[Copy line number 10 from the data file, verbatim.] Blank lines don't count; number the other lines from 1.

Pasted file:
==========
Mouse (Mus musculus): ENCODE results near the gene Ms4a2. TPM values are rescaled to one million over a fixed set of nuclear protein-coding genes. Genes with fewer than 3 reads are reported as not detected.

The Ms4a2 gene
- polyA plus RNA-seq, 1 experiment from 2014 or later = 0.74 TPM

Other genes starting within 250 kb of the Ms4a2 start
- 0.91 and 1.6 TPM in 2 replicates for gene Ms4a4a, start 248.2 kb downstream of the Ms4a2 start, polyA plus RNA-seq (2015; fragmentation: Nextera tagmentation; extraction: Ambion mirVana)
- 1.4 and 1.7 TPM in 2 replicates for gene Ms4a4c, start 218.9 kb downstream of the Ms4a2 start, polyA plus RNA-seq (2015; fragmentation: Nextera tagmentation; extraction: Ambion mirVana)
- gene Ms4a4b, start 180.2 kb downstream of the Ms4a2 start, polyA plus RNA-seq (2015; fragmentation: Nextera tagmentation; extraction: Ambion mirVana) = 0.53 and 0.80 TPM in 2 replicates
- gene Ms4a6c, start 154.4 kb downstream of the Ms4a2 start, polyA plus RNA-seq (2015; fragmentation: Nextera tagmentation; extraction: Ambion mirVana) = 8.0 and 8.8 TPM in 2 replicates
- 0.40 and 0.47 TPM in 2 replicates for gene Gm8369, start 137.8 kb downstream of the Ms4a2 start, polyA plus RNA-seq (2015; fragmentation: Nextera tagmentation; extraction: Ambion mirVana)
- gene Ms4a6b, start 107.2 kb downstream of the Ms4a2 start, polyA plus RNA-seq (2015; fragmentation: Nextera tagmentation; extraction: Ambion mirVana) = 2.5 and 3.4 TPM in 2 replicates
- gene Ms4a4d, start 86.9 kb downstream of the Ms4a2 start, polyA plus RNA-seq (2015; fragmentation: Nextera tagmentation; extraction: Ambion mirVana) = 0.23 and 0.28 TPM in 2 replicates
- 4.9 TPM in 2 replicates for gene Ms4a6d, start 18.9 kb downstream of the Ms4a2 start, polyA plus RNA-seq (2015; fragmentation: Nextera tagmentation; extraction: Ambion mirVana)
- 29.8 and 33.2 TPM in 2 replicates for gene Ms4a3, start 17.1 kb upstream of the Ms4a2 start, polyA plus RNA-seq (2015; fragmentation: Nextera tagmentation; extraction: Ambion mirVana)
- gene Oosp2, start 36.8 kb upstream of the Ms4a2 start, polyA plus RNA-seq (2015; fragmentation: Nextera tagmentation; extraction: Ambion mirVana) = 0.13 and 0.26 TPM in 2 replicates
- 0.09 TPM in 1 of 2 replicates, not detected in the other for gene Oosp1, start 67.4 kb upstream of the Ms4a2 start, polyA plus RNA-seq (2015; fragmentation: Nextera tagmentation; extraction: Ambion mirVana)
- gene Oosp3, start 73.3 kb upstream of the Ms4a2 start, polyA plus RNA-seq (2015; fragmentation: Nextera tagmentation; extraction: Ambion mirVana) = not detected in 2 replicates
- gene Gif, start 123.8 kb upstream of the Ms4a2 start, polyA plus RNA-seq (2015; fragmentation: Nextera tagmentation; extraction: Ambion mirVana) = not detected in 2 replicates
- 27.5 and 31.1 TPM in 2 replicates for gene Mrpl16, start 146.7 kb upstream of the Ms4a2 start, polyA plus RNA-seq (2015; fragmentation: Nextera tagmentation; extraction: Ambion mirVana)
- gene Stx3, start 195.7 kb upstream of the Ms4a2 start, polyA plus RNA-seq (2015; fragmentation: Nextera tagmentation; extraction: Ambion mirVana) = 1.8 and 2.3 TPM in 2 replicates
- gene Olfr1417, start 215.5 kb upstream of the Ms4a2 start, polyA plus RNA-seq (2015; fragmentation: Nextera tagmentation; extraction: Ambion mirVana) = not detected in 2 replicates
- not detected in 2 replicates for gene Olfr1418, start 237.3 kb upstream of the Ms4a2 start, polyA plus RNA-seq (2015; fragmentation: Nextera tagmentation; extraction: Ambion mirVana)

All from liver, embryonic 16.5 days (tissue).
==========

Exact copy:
- gene Ms4a6b, start 107.2 kb downstream of the Ms4a2 start, polyA plus RNA-seq (2015; fragmentation: Nextera tagmentation; extraction: Ambion mirVana) = 2.5 and 3.4 TPM in 2 replicates